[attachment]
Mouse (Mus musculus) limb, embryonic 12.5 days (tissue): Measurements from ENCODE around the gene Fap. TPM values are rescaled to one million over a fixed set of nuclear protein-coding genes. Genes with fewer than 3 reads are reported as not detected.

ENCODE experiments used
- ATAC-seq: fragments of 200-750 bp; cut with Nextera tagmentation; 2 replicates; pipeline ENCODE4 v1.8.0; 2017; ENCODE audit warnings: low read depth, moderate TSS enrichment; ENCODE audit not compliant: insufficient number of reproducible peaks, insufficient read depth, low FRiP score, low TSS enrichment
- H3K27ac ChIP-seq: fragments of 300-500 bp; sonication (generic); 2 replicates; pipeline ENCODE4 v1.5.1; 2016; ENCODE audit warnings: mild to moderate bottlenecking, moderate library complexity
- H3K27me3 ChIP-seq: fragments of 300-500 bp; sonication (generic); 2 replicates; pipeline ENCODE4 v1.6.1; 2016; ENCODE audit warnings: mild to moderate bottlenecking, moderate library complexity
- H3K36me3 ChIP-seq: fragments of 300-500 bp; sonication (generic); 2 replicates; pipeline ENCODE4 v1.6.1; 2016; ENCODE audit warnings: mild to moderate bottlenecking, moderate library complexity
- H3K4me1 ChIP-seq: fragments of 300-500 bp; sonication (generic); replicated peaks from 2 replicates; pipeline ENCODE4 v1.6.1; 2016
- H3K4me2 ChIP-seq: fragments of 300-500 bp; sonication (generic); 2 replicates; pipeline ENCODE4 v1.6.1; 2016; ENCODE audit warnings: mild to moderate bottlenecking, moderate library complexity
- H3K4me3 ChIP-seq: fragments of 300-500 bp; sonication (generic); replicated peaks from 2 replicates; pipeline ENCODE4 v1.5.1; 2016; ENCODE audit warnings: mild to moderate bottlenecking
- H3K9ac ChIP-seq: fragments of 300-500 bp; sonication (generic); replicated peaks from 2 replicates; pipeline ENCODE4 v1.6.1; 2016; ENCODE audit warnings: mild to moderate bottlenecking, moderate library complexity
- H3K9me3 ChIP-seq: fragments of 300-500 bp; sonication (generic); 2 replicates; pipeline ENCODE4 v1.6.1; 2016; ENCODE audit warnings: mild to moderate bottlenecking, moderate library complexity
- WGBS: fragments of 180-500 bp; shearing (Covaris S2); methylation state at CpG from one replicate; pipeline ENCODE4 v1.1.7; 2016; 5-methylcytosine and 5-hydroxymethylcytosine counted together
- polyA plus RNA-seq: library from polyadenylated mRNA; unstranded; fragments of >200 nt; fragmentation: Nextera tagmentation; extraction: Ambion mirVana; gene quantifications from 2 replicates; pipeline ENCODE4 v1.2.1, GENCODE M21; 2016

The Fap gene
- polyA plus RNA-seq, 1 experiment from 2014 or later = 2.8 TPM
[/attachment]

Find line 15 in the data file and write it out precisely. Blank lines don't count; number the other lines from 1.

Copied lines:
- polyA plus RNA-seq, 1 experiment from 2014 or later = 2.8 TPM